Reviewed: FLESH EATERS

flesh-eaters

Flesh Eaters by Mark Trimeloni (Sci-Fi/Horror novel, 1997)

This self-published first novel has its problems, but also features several unusual and interesting features.

In the early stages of their planned conquest of Earth, a bunch of aliens of the body-snatching variety have chosen a rather unusual first target: a community of dedicated nudists. More than a clothes-optional resort, this is a full-blown town in which nobody wears more than their skin (except in very cold weather). It’s an interesting idea that the aliens (who also are cannibalistic) would choose a group of cultural outsiders as their first targets for takeover. In part, this reflects the author’s personal interests–Trimeloni is a practicing nudist and quite consciously has set out to show a group of people who are ordinary folks, except that they prefer to go fabric-free whenever possible (oh, and yes, some of them are now possessed by some ruthless non-humans from outer space).

The book focuses on a small group of adolescent-aged friends who become aware that something is very wrong in their otherwise beloved town of Copper Bend. One of them, Tommy, stumbled upon the aliens’ plot and was silenced a year ago. Now his ghost returns to occupy the body of Becky, the little group’s lone girl, intent on informing his buddies of the danger and rallying them to oppose a ritual that will vastly increase the aliens’ power.

This ghostly body-swap, with Becky’s spirit consigned to a very original version of the Land of the Dead, proves a most interesting secondary plot. In neither a conventional heaven nor an unchanging/permanent hell, she finds herself struggling through a kind of rusting post-industrial wasteland where even the dead aren’t safe. Indeed, a nightmarish mist thing stalks the inhabitants and, if  given the chance, will eat your soul–sending you somewhere else? It’s an appalling yet fascinating conceit.

As for the aliens, the people they inhabit retain some awareness of their past existence–this fades with time, though at least one feels some regret at the prospect of sacrificing her offspring to the cause. But they mostly allow themselves to be seduced by their new power and the prospect of even more to come.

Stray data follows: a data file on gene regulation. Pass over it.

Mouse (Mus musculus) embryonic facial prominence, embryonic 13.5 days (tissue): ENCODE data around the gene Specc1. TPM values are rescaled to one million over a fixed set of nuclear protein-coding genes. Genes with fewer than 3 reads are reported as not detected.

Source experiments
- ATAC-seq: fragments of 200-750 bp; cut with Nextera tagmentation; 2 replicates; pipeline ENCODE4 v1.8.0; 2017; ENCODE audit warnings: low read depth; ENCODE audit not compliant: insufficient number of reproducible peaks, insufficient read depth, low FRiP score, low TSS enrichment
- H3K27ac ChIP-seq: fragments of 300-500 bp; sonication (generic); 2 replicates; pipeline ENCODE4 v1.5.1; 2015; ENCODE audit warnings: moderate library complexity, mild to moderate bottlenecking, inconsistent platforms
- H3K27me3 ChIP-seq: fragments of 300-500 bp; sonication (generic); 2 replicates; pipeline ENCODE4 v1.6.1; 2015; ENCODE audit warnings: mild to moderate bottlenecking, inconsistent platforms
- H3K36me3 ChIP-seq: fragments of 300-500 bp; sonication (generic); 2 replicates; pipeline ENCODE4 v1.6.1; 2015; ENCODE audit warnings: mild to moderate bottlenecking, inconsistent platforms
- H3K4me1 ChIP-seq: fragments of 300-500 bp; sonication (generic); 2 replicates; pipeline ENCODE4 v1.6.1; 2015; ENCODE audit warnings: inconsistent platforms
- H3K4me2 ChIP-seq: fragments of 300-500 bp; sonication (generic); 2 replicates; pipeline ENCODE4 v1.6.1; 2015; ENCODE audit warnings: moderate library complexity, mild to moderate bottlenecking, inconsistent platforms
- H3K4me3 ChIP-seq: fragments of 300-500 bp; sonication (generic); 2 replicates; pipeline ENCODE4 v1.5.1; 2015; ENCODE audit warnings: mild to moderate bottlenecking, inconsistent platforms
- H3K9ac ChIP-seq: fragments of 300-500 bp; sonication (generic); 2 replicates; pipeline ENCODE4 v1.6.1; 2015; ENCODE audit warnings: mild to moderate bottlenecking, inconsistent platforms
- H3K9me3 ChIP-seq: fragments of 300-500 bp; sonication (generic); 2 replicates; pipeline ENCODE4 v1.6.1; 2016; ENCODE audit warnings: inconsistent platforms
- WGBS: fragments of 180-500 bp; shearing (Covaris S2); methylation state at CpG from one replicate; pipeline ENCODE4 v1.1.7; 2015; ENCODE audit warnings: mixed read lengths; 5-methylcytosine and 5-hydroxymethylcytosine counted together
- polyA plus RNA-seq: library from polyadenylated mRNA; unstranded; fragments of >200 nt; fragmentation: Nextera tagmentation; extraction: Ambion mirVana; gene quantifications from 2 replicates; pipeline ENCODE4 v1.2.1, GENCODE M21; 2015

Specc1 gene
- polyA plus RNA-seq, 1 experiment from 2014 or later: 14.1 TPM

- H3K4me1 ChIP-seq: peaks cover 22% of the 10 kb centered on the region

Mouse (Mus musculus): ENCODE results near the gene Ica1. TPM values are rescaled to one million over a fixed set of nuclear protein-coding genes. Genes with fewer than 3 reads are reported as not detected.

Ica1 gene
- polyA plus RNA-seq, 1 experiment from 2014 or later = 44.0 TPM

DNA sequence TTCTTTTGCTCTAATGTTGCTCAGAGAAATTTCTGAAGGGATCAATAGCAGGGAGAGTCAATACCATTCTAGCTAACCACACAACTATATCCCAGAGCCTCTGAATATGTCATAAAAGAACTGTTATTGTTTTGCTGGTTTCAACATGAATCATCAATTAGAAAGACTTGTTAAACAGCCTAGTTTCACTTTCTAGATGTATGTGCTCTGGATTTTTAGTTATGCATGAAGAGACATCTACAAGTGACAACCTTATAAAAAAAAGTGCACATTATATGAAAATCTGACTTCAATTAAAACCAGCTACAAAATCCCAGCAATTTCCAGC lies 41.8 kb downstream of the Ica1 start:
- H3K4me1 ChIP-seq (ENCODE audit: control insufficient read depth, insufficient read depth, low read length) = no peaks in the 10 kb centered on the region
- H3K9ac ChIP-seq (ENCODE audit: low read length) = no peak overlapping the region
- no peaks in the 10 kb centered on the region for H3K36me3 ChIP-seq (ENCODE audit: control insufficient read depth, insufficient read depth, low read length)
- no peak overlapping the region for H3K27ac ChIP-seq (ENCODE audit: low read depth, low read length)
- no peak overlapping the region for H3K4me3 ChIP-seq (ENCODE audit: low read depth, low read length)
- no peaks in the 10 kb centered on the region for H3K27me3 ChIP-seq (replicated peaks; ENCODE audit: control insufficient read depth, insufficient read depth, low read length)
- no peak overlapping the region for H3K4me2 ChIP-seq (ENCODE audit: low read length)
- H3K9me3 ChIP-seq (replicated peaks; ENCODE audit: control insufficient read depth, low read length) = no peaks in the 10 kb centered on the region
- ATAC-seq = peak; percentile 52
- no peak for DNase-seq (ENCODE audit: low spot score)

The Flesh Eaters’ cannibal habits (they have a particular preference for the tender meat of prepubescent children) are at once an effectively horrific element of the story and something of an unresolved problem for the plot. Even with the occasional (clothed) outsider to serve up as a meal, you’d think more of the local people would begin to notice how many youngsters are disappearing and raise hell about it. True, the aliens have thoroughly infiltrated the town police force, which helps contain things. But it just seems to me the town-folk on the whole are a bit too unaware for belief.

A series of costly battles between the 12-year-olds (allied at last with a town-dump-dwelling bum who’s more than he seems) and the aliens (painfully including some parents of the little band of heroes) lead up to a climactic and explosive ending.

The local supermarket owner (also one of the leading aliens) makes for a suitably creepy villain, but I would’ve liked to see more about how this nudist community (nestled amid and in necessarily frequent–even routine–contact with the wider clothing-wearing culture that surrounds it) functions. And potential readers should be advised that, besides the unsettling main plot elements, there are some disturbingly kinky goings-on here (a character masturbating while fantasizing about his own mother comes immediately to mind). The writing was a bit clumsy at a few points and better in others. As mentioned above, the blissful lack of awareness around town didn’t work for me.

In sum: Flesh Eaters is a flawed but somewhat original effort. Still available from Amazon.

 

 

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